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I have a column name that represents a person's name in the following format:

firstname [middlename] lastname [, Sr.|Jr.]

For, example:

John Smith
John J. Smith
John J. Smith, Sr.

How can I order items by lastname?

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3  
In an ideal world, you would choose to store the name parts in seperate fields –  Andrew Jan 24 '12 at 15:12
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3 Answers 3

up vote 4 down vote accepted

A correct and faster version could look like this:

SELECT *
FROM   tbl
ORDER  BY substring(name, '([^[:space:]]+)(?:,|$)')

Or:

ORDER  BY substring(name, E'([^\\s]+)(?:,|$)')

Or even:

ORDER  BY substring(name, E'([^\\s]+)(,|$)')

Explain

[^[:space:]]+ .. first (and longest) string consisting of one or more non-whitespace characters.
(,|$) .. terminated by a comma or the end of the string.

The last two examples use escape-string syntax and the class-shorthand \s instead of the long form [[:space:]] (which loses the outer level of brackets when inside a character class).

We don't actually have to use non-capturing parenthesis (?:) after the part we want to extract, because (quoting the manual):

.. if the pattern contains any parentheses, the portion of the text that matched the first parenthesized subexpression (the one whose left parenthesis comes first) is returned.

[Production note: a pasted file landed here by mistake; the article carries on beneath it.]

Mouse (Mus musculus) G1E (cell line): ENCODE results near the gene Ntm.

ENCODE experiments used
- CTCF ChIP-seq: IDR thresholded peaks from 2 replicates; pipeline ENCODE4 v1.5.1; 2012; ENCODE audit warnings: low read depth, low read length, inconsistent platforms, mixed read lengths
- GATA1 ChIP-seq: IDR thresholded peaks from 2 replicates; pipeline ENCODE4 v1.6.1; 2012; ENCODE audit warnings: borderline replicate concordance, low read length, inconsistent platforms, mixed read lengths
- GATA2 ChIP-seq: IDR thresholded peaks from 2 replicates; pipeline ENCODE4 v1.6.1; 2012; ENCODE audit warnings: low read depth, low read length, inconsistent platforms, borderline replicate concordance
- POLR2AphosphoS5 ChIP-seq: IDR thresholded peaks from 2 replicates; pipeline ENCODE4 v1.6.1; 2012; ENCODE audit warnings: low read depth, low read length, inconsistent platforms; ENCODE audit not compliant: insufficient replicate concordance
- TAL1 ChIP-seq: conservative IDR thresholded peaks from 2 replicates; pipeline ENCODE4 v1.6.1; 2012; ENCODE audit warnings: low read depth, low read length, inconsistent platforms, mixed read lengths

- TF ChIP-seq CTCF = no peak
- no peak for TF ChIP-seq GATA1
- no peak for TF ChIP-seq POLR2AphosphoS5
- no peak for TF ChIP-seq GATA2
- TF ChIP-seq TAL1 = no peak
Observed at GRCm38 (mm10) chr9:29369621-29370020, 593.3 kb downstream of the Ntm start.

Test

SELECT substring(name, '([^[:space:]]+)(?:,|$)')
FROM  (VALUES 
  ('John Smith')
 ,('John J. Smith')
 ,('John J. Smith, Sr.')
 ,('foo bar Smith, Jr.')
) x(name)
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SELECT *
FROM t
ORDER BY substring(name, E'^.*\\s([^\\s]+)(?=,|$)') ASC

While this should provide the sorting you are looking for, it would be a lot cheaper to store the name in multiple columns and index them based on which parts of the name you need to sort by.

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Thank you, this will probably solve the problem as long as raw sql is concerned. –  Dziamid Jan 24 '12 at 15:31
    
The regular expression is actually incorrect. Try: SELECT substring('John J. Smith, Sr.', E'^.*\\s([^\\s]+)(?=,|$)'). I posted a version that works. –  Erwin Brandstetter Jan 24 '12 at 21:21
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You should use functional index for this purpose http://www.postgresql.org/docs/7.3/static/indexes-functional.html

In your case somehow....

CREATE INDEX test1_lastname_col1_idx ON test1 (split_part(col1, ' ', 3));
SELECT * FROM test1 ORDER BY split_part(col1, ' ', 3);
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This does not work, because lastname isn't always the third element. –  Erwin Brandstetter Jan 24 '12 at 21:27
    
You can change the string expression in order to your needs, its not so hard to do using regexps or this manual dev.mysql.com/doc/refman/5.0/en/string-functions.html , but the main idea of my post was to attract attention to CREATE INDEX statement, because select will take extremely long time without index. –  n0nSmoker Jan 25 '12 at 9:32
    
Oh, I've mistaken this url leads to MySQL manual))) Here is the right one postgresql.org/docs/9.1/static/functions-string.html –  n0nSmoker Jan 25 '12 at 11:16
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